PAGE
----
After spending about five weeks in Europe this past summer, I compiled an impressive collection of secondhand books. There was the entire Harry Potter series in French, the Kurt Vonnegut novel with a love note scrawled on the inside cover, a look-book of Yves St. Laurent’s designs, a funny little picture book about two very ugly monsters falling in love in Paris, a vintage Spiderman comic – and the list goes on. My luggage was already slightly overweight when I flew into Lyon, and the situation became much, much worse on my flight home.

I went back and forth between weighing my suitcase and rearranging my things for about three hours in the middle of the airport. I threw out towels, clothing, shoes – but I refused to part with my beloved books. The result was that I wore several layers of clothing (dresses, socks, men’s jackets) with books stuffed in the waistbands of my many pants. I was asked more than once if I was traveling up North (which really doesn’t even make sense…why would I have already started layering up?)

When I recounted this story back home, everybody asked me, why on earth did you buy so many books? All these books could have been purchased here or found online, why was it necessary to fly them over from another continent?

I was indignant. Where would I find the entire Harry Potter series in French that could document my journey in St. Etienne so beautifully? There was a little second-hand book and record store just outside of the university that I was studying at and I stumbled into it on my lunch break one day and discovered the third Harry Potter. It became like a mini-adventure, each day hoping that I would find another book in the series.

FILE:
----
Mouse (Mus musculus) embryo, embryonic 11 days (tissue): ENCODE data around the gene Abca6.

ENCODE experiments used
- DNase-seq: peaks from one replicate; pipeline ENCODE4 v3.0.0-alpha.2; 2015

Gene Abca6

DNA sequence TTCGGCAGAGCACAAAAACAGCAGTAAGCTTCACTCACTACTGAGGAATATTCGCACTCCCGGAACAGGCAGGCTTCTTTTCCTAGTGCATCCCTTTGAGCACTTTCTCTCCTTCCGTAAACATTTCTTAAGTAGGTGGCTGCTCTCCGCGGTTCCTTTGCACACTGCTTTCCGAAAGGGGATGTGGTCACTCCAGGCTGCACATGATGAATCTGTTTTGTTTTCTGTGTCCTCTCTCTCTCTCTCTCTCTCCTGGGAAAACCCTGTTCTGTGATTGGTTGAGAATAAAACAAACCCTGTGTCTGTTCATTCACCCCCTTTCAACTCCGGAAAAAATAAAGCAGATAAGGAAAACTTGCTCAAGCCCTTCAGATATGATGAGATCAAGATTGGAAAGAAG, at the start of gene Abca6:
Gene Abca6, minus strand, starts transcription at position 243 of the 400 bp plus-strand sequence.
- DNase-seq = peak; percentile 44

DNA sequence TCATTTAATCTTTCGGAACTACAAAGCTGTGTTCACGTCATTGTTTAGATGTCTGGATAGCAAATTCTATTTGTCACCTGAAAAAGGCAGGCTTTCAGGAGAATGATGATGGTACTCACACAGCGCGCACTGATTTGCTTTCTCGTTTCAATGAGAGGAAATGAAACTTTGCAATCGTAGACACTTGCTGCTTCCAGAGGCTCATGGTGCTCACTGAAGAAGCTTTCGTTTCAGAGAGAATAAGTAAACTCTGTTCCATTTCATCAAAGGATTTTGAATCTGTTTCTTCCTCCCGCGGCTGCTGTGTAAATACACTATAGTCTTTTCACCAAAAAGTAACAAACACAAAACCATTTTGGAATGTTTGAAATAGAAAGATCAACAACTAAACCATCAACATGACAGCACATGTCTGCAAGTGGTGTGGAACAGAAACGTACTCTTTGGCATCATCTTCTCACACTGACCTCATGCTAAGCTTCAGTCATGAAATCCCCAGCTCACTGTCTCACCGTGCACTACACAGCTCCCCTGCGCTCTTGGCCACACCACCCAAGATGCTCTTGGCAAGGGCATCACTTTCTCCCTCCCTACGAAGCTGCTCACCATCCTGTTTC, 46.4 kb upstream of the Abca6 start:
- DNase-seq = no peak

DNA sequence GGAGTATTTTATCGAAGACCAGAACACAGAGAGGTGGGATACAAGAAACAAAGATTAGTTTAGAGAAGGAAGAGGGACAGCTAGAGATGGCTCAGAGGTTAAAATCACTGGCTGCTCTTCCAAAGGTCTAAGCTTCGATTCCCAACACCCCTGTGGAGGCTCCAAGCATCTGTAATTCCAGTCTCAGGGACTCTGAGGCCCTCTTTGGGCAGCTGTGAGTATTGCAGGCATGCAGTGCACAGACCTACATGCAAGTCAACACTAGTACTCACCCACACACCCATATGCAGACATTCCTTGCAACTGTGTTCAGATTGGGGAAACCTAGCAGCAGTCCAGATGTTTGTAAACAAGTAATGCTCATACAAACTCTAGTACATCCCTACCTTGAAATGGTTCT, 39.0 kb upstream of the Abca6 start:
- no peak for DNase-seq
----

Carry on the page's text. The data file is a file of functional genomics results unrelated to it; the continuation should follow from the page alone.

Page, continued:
Where would I find a Kurt Vonnegut with a “Chere Marie, tu me manques!” written in barely legible handwriting on the inside? When else would I visit “Shakespeare & Co.” – the place that famous writers from all over the world would sleep and write and live – and find the St. Laurent look-book? When else would I stroll along the River Seine, looking at all the vintage booths and learning the owners’ strange and lovely stories?

There were classic record shores at every turn, hundred-year-old books being sold at every street corner, and colourful, interesting thrift stores for people of all styles. I felt nostalgic about these items, being drawn into my own Midnight in Paris, reminiscing a past that I found far more poetic. I felt nostalgic about my own two-decade-long past, reflecting on the decisions I had made and feeling reassured that I had made the right ones because here I was, walking down the streets of Paris with my best friends. And I felt an overwhelming nostalgia hovering above me, fully aware that in a few short weeks it would envelope me whole once I returned home. It was a nostalgia for this trip where I had found new dreams, new identities, new friends, and new love.

And so, we present to you ANDY’S “nostalgia” issue – as we look back on all those things that have brought us to where we are now.

Author

Leave a Reply

Your email address will not be published.